- “After 20 years of having Hashimoto’s, I was treated for H. pylori. I feel better than ever; my TPO antibodies are in the normal range, and my doctor just reduced my medication!”
Root Cause Research Report
A 2013 Chinese study found a rate of H. pylori infection in 66% of people with Graves’ disease and 37.7% of people with Hashimoto’s. As the rates of H. pylori in controls was 32%, the researchers concluded that H. pylori was not likely a causative factor for Hashimoto’s, but of course, they did not perform genetic tests on the controls to determine if the controls had the correct genetic predisposition! After all, it’s a combination of genes vs. triggers.
Helicobacter pylori (H. pylori) is a Gram-negative spirochete shaped bacteria that burrows into our stomach lining and secretes urease, which neutralizes stomach acid.
The byproduct of the urease and stomach acid is toxic to epithelial cells as are the other chemicals produced by this bacterium, leading to damage to cells, a disruption of tight junctions and inflammation.
This bacterium can trigger an immune response and has been implicated in numerous autoimmune conditions, including Hashimoto’s.
While H. pylori is thought to be common in asymptomatic individuals – it can affect as many as 50% of people worldwide – I believe that similar to all autoimmune triggers, H. pylori is part of the perfect storm in a genetically susceptible and vulnerable individual.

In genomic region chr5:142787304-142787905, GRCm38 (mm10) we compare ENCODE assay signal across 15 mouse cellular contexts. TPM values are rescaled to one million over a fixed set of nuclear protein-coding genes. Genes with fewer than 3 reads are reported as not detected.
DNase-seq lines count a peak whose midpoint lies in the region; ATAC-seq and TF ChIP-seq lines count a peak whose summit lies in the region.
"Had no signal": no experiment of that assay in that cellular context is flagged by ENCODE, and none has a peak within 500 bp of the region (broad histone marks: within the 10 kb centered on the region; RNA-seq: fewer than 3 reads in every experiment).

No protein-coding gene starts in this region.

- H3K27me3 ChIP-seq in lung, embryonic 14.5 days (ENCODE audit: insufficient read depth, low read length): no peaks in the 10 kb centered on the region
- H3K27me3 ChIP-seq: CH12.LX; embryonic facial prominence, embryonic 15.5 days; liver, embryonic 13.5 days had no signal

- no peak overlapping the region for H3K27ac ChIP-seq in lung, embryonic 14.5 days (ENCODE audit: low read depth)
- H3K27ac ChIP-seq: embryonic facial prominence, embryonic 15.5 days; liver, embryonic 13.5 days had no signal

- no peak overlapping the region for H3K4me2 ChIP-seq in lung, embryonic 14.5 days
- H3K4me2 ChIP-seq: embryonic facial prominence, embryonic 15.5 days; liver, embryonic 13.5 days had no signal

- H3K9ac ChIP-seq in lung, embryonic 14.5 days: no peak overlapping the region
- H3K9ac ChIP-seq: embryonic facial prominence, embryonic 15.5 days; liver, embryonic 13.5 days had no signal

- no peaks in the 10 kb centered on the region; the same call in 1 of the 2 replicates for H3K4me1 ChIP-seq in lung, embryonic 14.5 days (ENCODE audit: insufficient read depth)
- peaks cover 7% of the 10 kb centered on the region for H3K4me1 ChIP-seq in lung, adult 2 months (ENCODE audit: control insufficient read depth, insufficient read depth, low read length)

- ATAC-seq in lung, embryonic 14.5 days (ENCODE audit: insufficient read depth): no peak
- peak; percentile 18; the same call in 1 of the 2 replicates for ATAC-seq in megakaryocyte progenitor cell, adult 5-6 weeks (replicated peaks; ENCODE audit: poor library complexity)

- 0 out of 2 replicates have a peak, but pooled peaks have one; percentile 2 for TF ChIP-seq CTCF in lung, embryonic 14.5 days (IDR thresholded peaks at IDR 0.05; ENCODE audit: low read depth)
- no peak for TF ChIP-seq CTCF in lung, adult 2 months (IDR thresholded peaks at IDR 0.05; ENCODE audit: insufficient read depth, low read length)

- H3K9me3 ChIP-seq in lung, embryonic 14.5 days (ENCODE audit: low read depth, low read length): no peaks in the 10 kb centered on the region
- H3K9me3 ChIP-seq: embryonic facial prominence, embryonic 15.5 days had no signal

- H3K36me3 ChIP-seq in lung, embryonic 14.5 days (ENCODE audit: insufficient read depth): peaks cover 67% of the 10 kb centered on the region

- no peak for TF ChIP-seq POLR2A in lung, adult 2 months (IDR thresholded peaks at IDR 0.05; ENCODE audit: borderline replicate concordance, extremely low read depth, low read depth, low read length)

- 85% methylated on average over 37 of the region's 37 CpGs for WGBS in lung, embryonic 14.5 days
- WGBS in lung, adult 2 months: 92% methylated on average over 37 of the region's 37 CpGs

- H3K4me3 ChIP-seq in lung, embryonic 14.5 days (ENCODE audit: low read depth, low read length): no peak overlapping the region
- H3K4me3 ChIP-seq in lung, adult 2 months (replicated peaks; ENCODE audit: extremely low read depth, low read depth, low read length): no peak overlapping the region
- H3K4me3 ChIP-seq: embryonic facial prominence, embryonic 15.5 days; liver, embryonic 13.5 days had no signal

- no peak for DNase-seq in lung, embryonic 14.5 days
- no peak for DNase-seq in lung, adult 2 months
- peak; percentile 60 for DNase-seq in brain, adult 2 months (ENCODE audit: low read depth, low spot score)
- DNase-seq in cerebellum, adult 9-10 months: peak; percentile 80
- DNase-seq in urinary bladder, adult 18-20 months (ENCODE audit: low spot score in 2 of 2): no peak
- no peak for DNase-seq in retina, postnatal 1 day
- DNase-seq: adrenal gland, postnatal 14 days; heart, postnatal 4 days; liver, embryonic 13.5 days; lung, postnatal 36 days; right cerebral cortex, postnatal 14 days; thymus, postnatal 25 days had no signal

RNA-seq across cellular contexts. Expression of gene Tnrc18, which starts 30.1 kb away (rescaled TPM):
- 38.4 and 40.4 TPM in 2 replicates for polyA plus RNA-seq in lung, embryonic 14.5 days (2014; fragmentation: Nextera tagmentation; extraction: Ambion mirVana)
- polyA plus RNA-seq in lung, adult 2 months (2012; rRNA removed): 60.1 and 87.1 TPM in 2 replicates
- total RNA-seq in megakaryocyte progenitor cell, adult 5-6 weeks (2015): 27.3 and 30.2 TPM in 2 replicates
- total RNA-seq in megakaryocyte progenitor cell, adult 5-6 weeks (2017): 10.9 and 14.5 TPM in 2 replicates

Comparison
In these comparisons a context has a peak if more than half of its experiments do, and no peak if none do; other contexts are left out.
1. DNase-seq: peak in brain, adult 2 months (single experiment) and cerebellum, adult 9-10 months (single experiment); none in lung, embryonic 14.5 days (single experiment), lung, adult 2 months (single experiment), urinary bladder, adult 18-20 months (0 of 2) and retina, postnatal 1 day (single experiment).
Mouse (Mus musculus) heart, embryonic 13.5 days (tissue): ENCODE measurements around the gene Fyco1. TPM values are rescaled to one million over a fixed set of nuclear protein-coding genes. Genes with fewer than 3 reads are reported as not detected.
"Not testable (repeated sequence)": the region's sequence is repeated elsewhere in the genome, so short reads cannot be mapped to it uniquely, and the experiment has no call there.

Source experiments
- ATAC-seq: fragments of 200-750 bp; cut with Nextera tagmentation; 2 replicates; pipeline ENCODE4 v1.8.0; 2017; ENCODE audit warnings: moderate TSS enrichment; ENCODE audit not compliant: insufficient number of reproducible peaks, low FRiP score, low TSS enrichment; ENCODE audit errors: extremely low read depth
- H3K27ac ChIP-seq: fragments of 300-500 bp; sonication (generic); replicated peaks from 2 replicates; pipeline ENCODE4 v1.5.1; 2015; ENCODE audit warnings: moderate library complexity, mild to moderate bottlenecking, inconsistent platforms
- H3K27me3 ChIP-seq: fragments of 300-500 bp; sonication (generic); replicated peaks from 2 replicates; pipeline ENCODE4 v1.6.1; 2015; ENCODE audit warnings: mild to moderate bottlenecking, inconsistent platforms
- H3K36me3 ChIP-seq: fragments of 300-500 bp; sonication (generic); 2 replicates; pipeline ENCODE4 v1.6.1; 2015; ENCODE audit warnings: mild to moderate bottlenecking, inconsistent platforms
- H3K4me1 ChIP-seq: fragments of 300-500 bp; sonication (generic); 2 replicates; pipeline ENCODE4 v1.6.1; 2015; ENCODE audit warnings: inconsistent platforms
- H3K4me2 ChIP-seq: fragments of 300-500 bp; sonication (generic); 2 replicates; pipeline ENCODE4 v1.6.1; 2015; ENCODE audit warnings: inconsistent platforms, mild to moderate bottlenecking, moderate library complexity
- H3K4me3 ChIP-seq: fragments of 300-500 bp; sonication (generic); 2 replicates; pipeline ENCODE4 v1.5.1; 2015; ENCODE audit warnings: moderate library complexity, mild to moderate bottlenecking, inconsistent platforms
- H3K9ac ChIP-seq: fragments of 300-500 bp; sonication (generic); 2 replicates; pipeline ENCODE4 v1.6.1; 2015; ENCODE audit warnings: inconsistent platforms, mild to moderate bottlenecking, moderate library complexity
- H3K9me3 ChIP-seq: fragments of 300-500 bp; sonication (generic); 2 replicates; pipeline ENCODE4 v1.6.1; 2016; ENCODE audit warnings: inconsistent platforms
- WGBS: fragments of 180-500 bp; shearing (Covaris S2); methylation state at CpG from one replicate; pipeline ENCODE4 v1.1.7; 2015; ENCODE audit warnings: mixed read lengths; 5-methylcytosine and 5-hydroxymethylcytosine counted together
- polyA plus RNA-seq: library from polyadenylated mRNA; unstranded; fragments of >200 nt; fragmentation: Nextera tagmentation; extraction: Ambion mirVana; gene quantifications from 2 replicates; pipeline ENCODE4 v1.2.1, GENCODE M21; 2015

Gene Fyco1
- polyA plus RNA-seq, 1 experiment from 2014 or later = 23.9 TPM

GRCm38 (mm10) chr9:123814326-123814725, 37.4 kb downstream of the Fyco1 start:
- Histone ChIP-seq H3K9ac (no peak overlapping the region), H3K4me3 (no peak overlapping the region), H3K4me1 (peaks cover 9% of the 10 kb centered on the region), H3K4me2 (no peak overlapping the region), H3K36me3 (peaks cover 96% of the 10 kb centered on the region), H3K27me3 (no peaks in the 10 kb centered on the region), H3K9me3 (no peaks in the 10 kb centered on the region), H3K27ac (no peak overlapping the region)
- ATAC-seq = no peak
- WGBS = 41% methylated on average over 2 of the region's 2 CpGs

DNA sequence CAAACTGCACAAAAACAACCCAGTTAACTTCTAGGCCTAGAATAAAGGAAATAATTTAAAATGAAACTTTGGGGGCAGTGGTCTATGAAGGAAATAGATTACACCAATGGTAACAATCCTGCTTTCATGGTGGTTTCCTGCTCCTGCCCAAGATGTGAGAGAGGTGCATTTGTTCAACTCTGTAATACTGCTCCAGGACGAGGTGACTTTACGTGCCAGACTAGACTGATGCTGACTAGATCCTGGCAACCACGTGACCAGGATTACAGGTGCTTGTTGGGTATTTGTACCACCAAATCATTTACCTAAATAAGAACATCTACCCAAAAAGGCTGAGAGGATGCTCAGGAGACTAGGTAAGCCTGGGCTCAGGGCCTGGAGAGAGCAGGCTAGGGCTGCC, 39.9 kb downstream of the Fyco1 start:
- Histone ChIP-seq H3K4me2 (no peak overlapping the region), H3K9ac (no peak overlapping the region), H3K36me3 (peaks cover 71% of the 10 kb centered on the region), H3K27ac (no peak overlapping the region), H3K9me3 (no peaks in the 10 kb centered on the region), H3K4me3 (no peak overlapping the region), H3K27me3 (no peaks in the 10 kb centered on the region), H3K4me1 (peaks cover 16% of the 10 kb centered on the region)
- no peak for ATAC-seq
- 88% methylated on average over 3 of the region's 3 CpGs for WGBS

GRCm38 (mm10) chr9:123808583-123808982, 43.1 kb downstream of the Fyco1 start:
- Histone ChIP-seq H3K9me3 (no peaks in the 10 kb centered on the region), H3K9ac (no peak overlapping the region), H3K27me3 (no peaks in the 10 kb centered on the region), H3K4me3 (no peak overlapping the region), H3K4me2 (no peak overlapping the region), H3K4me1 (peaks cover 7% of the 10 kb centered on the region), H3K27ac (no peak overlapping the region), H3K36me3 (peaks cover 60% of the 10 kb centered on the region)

H. pylori has been implicated in ulcers and can contribute to low stomach acid, leading people to improperly digest their foods. In turn, the poorly digested foods are not broken down properly, and thus the person ends up with multiple food sensitivities as a result of this infection.
Only a small percent, perhaps 5-10% of those infected will develop an ulcer with H. pylori. Others may have acid reflux, while as many as 50% may be asymptomatic!!
H. pylori is transmitted orally, from person to person, as well as potentially between people and their pets (who can resist doggie kisses, right?).
Thyroid Antibodies and H. Pylori
Antibodies produced in response to H. pylori can cross-react with many normal tissue antigens, such as gastric cells and even thyroid tissue!!
Antibodies to H. pylori were found in 46.5% of patients with Hashimoto’s in a small study in Iran, compared to just 11% in the general population.
The level of TPO antibodies was higher in people with Hashimoto’s with H. pylori, compared to those without H. pylori… The TG antibodies, however, did not seem to correlate.
Researchers tested 25 patients with TPO >700 kU/L were selected and tested for H. pylori. 72% tested positive via urea breath test.
So if those antibodies of yours are >700 kU/L, get checked for H. pylori STAT!!